The life of David as king in waiting includes two event sequences during which he appeared to proceed toward actions inconsistent with his God-fearing reputation and responsibility as God anointed king in waiting. However, both event sequences terminated with David withdrawing from the initial plan. We discuss each of the event sequences as representing God’s intervention to provide a person opportunity to abandon a path to wrongdoing. The intervention could present the person with freedom to choose to abandon the path or compel him/her to a different path.

In voluntary redirection, the person is free to respond to the opportunity as he/she chooses. The intervention presents him/her with the opportunity and freedom to re-evaluate and voluntarily abandon the planned course of actions. In coercive redirection, in contrast, developments beyond a person’s control compel him/her to abandon the planned course of actions. Both types of redirection represent God’s intervention to provide a person opportunity to pull back from planned wrongdoing and seek a path to Godliness.

We discuss examples from the life of David as king in waiting. The examples are in fact manifestations of God’s intervention in David’s life to guide him away from actions inconsistent with keeping “the way of the Lord by doing what is right and just” [Genesis 18:19] so that God will fulfill his promise to David. God’s guidance may manifest the same way for any person, providing the person opportunities for voluntary or coercive redirection from a course of actions that would violate Godliness. The example on coercive redirection will be discussed in a future bible study. The current study focuses on the example of voluntary redirection.

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Guided by Right and Just—David Spares Saul

Wins Concession of Kingship

David would not “lay a hand” on Saul because he revered Saul as God’s anointed king of Israel. He was committed to “doing what is right and just” and understood the commitment to mean he would not “stretch out his hand against the Lord’s anointed.” Therefore, he spared Saul on two occasions despite potential strategic advantage of killing him. Saul expressed regret for seeking David’s life; conceded kingship to David in the first encounter; and, in the second, acknowledged David “will do great things and surely triumph.” Therefore, although David resisted the temptation of killing Saul to clear his way to kingship, he won Saul’s concession of the kingship in the presence of several Israeli witnesses. Thus, his commitment to “doing what is right and just” advanced him along the path to becoming king of Israel.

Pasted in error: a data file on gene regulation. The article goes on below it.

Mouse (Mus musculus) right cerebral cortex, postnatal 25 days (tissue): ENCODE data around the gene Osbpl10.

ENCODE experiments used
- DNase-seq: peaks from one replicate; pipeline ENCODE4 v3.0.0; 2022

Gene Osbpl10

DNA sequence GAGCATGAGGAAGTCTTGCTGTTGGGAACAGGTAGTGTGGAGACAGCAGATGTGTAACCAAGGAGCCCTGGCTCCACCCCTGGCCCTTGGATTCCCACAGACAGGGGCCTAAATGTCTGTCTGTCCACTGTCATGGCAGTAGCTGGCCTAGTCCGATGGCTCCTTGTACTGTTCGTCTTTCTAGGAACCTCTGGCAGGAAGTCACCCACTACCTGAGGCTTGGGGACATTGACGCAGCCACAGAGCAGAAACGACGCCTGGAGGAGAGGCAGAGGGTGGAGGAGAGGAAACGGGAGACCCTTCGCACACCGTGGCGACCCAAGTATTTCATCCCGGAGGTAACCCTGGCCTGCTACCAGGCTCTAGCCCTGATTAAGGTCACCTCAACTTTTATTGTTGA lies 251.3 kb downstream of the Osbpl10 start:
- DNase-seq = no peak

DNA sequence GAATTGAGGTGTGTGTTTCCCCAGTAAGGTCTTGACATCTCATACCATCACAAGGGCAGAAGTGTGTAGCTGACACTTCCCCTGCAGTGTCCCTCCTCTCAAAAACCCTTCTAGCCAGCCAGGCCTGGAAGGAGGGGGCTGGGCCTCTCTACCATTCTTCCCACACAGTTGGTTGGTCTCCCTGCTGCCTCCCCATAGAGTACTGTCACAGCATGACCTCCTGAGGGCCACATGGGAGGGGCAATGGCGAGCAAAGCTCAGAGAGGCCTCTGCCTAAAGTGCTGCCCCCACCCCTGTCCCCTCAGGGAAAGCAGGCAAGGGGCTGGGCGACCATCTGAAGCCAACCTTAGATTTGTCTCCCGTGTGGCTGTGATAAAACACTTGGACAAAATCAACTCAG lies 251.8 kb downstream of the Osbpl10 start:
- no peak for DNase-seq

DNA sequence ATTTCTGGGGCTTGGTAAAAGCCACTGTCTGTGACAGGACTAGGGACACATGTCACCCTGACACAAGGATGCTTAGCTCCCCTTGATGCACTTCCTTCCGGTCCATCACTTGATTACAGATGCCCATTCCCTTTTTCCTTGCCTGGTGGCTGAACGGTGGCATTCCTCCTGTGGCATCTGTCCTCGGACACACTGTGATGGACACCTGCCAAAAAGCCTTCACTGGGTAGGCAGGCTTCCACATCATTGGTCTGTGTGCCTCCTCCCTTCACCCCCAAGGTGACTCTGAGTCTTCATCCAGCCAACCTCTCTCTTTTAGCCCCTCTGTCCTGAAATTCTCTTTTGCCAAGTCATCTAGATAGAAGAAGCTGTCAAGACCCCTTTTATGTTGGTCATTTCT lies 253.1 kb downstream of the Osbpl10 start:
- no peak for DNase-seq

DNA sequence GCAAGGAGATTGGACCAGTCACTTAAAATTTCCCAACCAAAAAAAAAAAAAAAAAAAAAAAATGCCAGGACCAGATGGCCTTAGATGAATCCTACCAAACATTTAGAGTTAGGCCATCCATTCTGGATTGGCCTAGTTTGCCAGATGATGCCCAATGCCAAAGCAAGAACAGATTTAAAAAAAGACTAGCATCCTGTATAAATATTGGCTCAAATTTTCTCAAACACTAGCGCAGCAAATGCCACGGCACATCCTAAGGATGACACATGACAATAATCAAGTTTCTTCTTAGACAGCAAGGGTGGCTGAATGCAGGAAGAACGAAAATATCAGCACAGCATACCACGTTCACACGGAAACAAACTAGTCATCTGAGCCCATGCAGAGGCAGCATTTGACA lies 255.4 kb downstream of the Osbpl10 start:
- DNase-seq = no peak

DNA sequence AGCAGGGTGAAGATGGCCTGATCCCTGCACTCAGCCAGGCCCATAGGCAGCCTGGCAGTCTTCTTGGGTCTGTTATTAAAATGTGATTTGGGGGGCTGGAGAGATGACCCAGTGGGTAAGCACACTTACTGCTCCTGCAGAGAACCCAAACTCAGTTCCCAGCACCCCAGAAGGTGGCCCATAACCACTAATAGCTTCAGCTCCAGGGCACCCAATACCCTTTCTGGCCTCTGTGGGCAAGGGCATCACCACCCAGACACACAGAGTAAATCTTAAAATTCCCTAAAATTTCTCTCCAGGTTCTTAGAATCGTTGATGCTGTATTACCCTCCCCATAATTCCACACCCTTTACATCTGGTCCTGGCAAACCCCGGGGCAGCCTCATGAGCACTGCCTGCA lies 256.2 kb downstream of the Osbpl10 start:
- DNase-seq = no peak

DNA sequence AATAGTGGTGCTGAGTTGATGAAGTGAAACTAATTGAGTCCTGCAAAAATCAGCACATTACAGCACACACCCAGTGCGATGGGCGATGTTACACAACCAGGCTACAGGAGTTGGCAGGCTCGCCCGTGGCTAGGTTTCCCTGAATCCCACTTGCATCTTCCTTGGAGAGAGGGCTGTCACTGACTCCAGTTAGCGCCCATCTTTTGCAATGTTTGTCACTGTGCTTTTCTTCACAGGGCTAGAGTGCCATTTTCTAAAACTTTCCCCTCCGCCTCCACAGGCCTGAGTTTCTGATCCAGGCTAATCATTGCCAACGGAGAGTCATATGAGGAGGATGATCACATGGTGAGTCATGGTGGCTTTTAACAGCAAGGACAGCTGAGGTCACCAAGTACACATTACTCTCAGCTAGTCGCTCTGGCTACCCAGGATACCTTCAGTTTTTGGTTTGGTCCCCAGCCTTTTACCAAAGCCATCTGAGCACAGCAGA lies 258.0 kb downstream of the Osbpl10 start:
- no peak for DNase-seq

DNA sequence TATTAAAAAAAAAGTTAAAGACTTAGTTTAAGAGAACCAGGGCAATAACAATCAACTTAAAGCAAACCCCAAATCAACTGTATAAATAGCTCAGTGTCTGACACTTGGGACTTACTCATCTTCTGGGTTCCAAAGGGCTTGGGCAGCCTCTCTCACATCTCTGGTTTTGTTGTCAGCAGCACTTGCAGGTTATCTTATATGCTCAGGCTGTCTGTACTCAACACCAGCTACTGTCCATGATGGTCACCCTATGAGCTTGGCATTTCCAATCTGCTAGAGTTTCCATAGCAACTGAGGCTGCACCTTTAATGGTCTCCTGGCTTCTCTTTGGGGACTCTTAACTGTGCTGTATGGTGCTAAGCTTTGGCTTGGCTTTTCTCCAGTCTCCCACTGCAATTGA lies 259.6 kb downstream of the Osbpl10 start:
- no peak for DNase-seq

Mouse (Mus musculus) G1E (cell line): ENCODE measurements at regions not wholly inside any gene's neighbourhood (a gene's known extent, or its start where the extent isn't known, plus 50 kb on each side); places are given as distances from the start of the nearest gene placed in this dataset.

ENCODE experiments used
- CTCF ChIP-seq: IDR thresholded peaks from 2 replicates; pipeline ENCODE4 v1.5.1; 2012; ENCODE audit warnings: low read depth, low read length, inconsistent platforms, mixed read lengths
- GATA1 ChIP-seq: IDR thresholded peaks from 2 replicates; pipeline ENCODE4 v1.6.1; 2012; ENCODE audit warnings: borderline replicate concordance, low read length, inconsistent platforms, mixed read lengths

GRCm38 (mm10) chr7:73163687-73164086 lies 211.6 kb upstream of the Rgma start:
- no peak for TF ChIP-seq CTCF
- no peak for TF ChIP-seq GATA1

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We discuss David’s interactions with Saul in the context of commitment to God’s mandate to “keep the way of the Lord by doing what is right and just” [Genesis 18:19] so that God will fulfill his promise. God declared the mandate as he spoke to angels about Abraham. He declared he chose Abraham to become the ancestral father of the Messiah lineage because Abraham will raise his offspring to live in the image of God by doing what is right and just “so that the Lord will bring about for Abraham what he has promised him” [Genesis 18:19]. Thus, God established “doing what is right and just” as the guiding principle for living in his image and necessary condition for receiving fulfillment of his promises.

He mandates every person to understand the meaning of “right and just” to guide their response in every situation and will guide understanding and response for those that are connected to him. We discuss David’s interactions with Saul as reflecting his understanding of the mandate. He would not “lay a hand” on Saul or get into battle against him, because “who can stretch out his hand against the Lord’s anointed, and be guiltless” [1 Samuel 26:9]? David understood that reverence for Saul in awe of God was “right and just” and represented a purpose superior to any other. Therefore, he chose a strategy of avoiding Saul or any battle against him in order to avoid any chance of stretching out his hand against the Lord’s anointed, e.g., see previous study under Mentor Turns Mentee Enemy—in Saul vs David.

Crept up unnoticed
Sweet Publishing FreeBibleImages.org

The strategy became David’s guiding principle in every interaction with Saul as Saul sought to take his life. Two occasions provide clear illustration of David’s commitment to the principle. On the two occasions, David had access to Saul unnoticed. Both situations appeared to present David with a strategic advantage of eliminating Saul as an obstacle to his becoming king of Israel. Some of his followers urged him to take the advantage. However, David chose instead to confront Saul verbally from a safe distance after leaving evidence of his access to Saul unnoticed by either Saul or his troops. Also, he used the occasions to explain to his followers that he could not stretch out his hand against Saul because Saul deserved reverence as God’s anointed king of Israel.